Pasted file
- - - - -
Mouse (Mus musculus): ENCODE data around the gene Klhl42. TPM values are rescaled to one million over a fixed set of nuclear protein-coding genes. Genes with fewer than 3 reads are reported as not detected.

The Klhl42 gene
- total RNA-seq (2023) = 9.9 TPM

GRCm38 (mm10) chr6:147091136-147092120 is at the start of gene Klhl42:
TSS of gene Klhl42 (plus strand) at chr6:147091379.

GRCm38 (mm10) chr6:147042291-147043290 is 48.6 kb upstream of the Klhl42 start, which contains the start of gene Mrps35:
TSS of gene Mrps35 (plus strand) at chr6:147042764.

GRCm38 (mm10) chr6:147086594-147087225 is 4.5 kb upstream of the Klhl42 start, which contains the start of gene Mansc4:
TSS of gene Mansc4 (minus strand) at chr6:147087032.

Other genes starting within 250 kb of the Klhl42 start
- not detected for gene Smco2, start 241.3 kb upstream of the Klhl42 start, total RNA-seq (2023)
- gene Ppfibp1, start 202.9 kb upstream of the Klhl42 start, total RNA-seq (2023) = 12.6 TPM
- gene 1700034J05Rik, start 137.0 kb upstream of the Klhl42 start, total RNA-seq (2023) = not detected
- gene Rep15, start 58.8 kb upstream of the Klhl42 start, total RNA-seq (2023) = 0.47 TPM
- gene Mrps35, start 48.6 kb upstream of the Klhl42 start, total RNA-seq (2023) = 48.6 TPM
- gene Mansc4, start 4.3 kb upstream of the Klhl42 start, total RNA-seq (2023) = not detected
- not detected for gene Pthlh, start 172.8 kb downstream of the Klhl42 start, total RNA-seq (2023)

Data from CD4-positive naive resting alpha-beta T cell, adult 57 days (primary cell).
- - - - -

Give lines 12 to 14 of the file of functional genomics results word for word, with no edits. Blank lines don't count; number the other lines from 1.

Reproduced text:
- gene Ppfibp1, start 202.9 kb upstream of the Klhl42 start, total RNA-seq (2023) = 12.6 TPM
- gene 1700034J05Rik, start 137.0 kb upstream of the Klhl42 start, total RNA-seq (2023) = not detected
- gene Rep15, start 58.8 kb upstream of the Klhl42 start, total RNA-seq (2023) = 0.47 TPM